NEW YORK — November 17, 2021 – More than half of working Americans (52%) say they are behind on retirement savings, according to a new study from Just 21% feel they are on track for where they should be in terms of retirement savings and only 1-in-9 (11%) feel as though they are ahead of the game. Sadly, 16% don’t know whether they’re on track or not. For more information go to:

The economic impact of the Covid-19 pandemic was a wake-up call for many on the state of their retirement savings. Nearly a quarter (24%) of workers are saving more for retirement now than they were prior to the pandemic, including 9% saving ‘much more’ and 16% saving ‘slightly more.’ Almost 4 in 10 (39%) indicate they are saving about the same amount for retirement now as they were prior to the pandemic. Just 1-in-7 workers (14%) is saving less for retirement now than before the pandemic,

including 8% that are saving ‘much less’ and 5% that are saving ‘slightly less.’

Retirement SavingsRetirement contributionspre-pandemic vs post-pandemic
Behind on savingsAhead on SavingsContributing moreContributing less
Gen Z(Age 18-24)33%12%27%12%
Millennials(Age 25-40)49%15%28%14%
Gen X(Age 41-56)60%9%22%14%
Baby Boomers(Age 57-75)56%6%20%13%

Of those that are saving less for retirement now, the predominant reasons cited were loss of income (49%), additional expenses (32%), additional debt (21%), wanting to keep more cash on hand (19%), and helping other adult family members financially (14%).

“Saving for both emergencies and retirement are vitally important to current and future financial security. Even a modest emergency fund acts as a buffer from early retirement account withdrawals when unplanned expenses arise, allowing the power of compounding to continue to work its magic,” said Bankrate Chief Financial Analyst, Greg McBride, CFA.

Among all U.S. adults that currently have a retirement account, or have had one in the past, just over half (51%) have withdrawn money prior to retirement, including 31% that had done so prior to the pandemic, 12% that have done so during the pandemic, and 8% that have taken a pre-retirement withdrawal both prior to and during the pandemic. Illustrating the financial toll and potential long-term ramifications of the pandemic, 1-in-5 U.S. adults with a retirement account (20%) have taken a pre-retirement distribution from their account since March 2020.

“While Roth IRA contributions – not earnings, just contributions – can be withdrawn at any time for any reason without taxes or penalties, this is a one-way street. The money comes out but you don’t get to make larger contributions in later years to replace that money. It is a permanent setback to your retirement planning,” McBride added.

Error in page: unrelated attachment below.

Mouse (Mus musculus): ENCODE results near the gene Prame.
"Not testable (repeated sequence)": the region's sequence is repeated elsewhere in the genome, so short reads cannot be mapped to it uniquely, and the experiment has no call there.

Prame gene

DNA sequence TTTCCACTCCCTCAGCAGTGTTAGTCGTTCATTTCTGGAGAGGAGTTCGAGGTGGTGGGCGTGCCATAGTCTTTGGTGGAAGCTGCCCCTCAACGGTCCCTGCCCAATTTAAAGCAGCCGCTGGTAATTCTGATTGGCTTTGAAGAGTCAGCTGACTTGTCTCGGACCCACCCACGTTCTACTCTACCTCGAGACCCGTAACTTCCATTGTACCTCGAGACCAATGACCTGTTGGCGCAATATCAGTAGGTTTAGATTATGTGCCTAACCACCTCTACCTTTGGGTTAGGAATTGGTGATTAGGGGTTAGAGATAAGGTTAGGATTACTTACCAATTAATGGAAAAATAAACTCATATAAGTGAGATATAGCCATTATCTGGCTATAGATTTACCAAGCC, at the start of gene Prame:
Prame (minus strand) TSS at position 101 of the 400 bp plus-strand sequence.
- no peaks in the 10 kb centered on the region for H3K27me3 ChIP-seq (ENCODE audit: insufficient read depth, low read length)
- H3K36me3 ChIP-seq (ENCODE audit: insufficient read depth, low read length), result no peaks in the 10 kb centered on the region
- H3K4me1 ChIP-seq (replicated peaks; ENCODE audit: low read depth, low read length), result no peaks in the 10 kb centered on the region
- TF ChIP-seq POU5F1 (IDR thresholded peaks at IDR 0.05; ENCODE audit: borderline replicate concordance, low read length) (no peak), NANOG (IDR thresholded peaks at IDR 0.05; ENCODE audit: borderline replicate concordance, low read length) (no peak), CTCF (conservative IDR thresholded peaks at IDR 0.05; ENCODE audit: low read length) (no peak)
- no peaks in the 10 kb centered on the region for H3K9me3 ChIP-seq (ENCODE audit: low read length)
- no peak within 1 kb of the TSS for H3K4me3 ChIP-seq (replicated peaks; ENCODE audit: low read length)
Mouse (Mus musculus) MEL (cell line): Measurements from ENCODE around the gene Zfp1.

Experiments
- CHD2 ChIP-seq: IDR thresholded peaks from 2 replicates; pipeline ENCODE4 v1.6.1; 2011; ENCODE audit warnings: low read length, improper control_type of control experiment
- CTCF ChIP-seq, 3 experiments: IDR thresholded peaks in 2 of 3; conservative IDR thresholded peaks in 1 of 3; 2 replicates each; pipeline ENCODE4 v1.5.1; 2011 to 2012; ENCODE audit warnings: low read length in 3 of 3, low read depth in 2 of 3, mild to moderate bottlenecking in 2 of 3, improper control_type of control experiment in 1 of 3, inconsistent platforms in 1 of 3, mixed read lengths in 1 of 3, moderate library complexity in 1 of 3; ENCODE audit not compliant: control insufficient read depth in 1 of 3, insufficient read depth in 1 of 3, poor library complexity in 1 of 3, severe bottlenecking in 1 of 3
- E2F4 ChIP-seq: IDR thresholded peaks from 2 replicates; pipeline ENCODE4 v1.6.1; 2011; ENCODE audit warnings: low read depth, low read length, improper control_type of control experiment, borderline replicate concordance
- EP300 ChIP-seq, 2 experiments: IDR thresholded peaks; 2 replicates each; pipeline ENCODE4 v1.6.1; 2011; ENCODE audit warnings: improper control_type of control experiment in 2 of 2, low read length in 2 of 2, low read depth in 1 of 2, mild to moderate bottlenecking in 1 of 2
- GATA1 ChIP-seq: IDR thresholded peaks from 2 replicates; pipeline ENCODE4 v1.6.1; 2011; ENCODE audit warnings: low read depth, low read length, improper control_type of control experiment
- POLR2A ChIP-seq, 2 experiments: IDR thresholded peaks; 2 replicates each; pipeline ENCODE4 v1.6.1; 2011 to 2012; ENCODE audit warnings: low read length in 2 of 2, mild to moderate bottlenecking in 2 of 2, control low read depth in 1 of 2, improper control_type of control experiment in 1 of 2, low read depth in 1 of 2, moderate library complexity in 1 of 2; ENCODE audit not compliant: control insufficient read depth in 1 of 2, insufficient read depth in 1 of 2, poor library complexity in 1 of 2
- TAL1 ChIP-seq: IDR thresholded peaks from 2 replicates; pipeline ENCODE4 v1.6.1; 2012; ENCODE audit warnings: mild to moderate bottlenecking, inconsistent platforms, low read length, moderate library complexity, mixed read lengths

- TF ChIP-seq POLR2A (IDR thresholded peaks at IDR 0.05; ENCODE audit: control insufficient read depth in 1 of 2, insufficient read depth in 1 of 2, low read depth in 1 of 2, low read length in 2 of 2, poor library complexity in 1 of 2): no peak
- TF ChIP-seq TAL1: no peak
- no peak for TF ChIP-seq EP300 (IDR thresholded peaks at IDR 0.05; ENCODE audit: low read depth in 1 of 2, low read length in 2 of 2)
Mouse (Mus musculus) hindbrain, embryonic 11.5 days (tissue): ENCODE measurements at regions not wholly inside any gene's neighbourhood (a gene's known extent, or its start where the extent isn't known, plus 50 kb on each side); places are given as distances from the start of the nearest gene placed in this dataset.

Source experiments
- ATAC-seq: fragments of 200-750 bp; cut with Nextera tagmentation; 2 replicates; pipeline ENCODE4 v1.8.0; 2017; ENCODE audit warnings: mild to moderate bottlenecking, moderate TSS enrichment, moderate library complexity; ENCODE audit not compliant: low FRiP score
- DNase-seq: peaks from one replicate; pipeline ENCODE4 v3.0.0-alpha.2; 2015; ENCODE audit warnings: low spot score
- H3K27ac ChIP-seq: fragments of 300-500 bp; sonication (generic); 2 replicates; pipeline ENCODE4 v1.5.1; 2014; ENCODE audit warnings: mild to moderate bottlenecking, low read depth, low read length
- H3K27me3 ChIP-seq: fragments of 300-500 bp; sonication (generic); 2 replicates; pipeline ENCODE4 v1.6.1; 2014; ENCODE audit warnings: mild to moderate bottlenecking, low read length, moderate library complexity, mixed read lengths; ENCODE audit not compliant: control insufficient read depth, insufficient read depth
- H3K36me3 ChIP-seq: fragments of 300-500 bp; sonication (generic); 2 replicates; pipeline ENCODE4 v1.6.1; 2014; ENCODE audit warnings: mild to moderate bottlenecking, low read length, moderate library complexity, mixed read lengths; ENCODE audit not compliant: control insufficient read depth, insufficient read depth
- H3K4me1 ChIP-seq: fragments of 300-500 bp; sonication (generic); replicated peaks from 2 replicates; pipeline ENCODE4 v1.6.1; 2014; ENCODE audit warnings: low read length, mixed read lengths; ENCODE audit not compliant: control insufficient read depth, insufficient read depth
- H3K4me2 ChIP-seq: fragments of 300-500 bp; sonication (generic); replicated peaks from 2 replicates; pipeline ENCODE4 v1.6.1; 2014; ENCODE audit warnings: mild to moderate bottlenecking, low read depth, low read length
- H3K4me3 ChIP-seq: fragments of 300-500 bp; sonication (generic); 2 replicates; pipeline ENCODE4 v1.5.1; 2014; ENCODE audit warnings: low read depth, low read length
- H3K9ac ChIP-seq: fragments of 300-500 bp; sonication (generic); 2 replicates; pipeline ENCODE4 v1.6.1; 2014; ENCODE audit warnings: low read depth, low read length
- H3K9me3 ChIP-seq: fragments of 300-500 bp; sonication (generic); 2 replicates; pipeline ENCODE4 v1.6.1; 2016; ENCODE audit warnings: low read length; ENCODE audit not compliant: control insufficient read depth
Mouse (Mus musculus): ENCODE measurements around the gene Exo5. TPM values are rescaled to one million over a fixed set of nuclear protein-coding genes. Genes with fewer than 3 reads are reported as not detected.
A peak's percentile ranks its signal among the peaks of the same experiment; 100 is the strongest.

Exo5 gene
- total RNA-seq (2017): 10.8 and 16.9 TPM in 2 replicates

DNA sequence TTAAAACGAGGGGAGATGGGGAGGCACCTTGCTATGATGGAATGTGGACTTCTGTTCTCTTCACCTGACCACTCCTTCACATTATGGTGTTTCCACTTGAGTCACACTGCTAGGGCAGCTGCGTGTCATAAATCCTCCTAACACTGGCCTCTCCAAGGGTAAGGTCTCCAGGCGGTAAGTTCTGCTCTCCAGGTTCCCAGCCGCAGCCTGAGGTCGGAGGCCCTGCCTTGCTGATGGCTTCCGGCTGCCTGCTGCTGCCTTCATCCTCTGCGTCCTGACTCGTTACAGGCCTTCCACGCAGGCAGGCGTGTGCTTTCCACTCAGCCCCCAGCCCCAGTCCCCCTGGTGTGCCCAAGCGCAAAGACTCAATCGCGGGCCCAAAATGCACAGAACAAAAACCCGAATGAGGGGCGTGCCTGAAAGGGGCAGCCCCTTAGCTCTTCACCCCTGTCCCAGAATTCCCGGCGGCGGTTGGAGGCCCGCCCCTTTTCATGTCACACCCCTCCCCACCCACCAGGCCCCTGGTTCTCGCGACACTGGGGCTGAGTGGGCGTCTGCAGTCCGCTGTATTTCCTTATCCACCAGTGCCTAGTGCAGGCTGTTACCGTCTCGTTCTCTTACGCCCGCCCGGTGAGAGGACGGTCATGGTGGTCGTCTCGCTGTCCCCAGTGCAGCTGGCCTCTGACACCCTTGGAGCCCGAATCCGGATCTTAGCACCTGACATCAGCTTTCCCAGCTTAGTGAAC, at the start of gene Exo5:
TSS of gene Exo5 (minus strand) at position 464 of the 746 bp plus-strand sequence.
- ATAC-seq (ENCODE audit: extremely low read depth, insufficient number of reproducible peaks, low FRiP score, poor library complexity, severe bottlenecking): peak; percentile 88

Just 43% of households with a retirement account earning less than $50,000 have never taken a pre-retirement withdrawal, compared to just over half of those earning $50,000-$99,999 (52%) and those earning $100,000 or more (51%).

It’s concerning that 36% of all U.S. adults indicate they have never had a retirement account at all, such as a 401(k) or IRA. 53% of Gen Z and half (50%) of those earning less than $50,000 annually have never had a retirement account. Even if a workplace retirement plan is not offered, those with earned income or a spouse that has earned income are eligible to contribute to an Individual Retirement Arrangement (IRA).

Retirement savings among income brackets:

  • More than half of households for workers earning less than $100,000 annually are behind on retirement savings, including 58% earning less than $50,000 annually and 52% earning $50,000- $99,999. But even 46% of households earning at least $100,000 annually claim to be behind where they should be.
  • Only 12% of households earning less than $50,000 feel they are right on track with retirement savings, compared to 27% of those earning $50,000-$99,999 and 29% of households earning $100,000 or more.

Methodology: commissioned YouGov Plc to conduct the survey. All figures, unless otherwise stated, are from YouGov Plc. Total sample size was 2,225 adults. Fieldwork was undertaken October 20-22, 2021. The survey was carried out online and meets rigorous quality standards. It employed a non-probability- based sample using both quotas upfront during collection and then a weighting scheme on the back end designed and proven to provide nationally representative results.

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